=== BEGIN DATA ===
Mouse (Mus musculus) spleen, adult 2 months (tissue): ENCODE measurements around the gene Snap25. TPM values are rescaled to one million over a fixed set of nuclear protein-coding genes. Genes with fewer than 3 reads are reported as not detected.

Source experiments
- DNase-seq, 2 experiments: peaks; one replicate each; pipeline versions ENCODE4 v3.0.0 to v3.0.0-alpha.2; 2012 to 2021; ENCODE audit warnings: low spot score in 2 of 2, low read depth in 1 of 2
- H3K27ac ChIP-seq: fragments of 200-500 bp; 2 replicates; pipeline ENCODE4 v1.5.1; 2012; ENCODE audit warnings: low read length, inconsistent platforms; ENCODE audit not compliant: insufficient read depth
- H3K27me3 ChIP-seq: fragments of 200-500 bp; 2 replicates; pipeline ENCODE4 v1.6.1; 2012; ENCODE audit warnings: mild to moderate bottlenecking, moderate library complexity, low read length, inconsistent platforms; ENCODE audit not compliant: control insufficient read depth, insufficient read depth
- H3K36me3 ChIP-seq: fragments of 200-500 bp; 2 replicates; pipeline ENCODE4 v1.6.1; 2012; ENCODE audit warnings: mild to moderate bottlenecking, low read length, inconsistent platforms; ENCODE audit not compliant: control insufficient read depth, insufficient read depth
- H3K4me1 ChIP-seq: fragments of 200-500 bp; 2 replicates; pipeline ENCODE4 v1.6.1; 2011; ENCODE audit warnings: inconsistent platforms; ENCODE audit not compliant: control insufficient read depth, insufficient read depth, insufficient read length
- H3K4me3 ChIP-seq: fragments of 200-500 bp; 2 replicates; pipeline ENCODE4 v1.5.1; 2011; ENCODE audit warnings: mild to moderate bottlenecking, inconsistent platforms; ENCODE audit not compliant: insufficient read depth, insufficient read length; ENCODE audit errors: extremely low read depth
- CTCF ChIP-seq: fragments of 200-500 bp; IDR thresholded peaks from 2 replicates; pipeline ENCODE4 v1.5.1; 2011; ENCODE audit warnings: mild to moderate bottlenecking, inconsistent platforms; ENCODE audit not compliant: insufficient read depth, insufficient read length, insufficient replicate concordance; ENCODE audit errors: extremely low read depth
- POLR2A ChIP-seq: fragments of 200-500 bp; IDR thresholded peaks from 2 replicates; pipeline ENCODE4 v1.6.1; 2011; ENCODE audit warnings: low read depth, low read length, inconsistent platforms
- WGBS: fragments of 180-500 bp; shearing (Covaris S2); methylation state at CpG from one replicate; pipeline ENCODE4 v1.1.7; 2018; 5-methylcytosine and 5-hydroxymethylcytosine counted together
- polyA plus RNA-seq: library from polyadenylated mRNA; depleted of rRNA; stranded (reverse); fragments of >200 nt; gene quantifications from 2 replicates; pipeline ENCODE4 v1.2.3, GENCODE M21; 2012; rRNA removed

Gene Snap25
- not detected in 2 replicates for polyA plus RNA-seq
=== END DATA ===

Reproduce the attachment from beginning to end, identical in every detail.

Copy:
Mouse (Mus musculus) spleen, adult 2 months (tissue): ENCODE measurements around the gene Snap25. TPM values are rescaled to one million over a fixed set of nuclear protein-coding genes. Genes with fewer than 3 reads are reported as not detected.

Source experiments
- DNase-seq, 2 experiments: peaks; one replicate each; pipeline versions ENCODE4 v3.0.0 to v3.0.0-alpha.2; 2012 to 2021; ENCODE audit warnings: low spot score in 2 of 2, low read depth in 1 of 2
- H3K27ac ChIP-seq: fragments of 200-500 bp; 2 replicates; pipeline ENCODE4 v1.5.1; 2012; ENCODE audit warnings: low read length, inconsistent platforms; ENCODE audit not compliant: insufficient read depth
- H3K27me3 ChIP-seq: fragments of 200-500 bp; 2 replicates; pipeline ENCODE4 v1.6.1; 2012; ENCODE audit warnings: mild to moderate bottlenecking, moderate library complexity, low read length, inconsistent platforms; ENCODE audit not compliant: control insufficient read depth, insufficient read depth
- H3K36me3 ChIP-seq: fragments of 200-500 bp; 2 replicates; pipeline ENCODE4 v1.6.1; 2012; ENCODE audit warnings: mild to moderate bottlenecking, low read length, inconsistent platforms; ENCODE audit not compliant: control insufficient read depth, insufficient read depth
- H3K4me1 ChIP-seq: fragments of 200-500 bp; 2 replicates; pipeline ENCODE4 v1.6.1; 2011; ENCODE audit warnings: inconsistent platforms; ENCODE audit not compliant: control insufficient read depth, insufficient read depth, insufficient read length
- H3K4me3 ChIP-seq: fragments of 200-500 bp; 2 replicates; pipeline ENCODE4 v1.5.1; 2011; ENCODE audit warnings: mild to moderate bottlenecking, inconsistent platforms; ENCODE audit not compliant: insufficient read depth, insufficient read length; ENCODE audit errors: extremely low read depth
- CTCF ChIP-seq: fragments of 200-500 bp; IDR thresholded peaks from 2 replicates; pipeline ENCODE4 v1.5.1; 2011; ENCODE audit warnings: mild to moderate bottlenecking, inconsistent platforms; ENCODE audit not compliant: insufficient read depth, insufficient read length, insufficient replicate concordance; ENCODE audit errors: extremely low read depth
- POLR2A ChIP-seq: fragments of 200-500 bp; IDR thresholded peaks from 2 replicates; pipeline ENCODE4 v1.6.1; 2011; ENCODE audit warnings: low read depth, low read length, inconsistent platforms
- WGBS: fragments of 180-500 bp; shearing (Covaris S2); methylation state at CpG from one replicate; pipeline ENCODE4 v1.1.7; 2018; 5-methylcytosine and 5-hydroxymethylcytosine counted together
- polyA plus RNA-seq: library from polyadenylated mRNA; depleted of rRNA; stranded (reverse); fragments of >200 nt; gene quantifications from 2 replicates; pipeline ENCODE4 v1.2.3, GENCODE M21; 2012; rRNA removed

Gene Snap25
- not detected in 2 replicates for polyA plus RNA-seq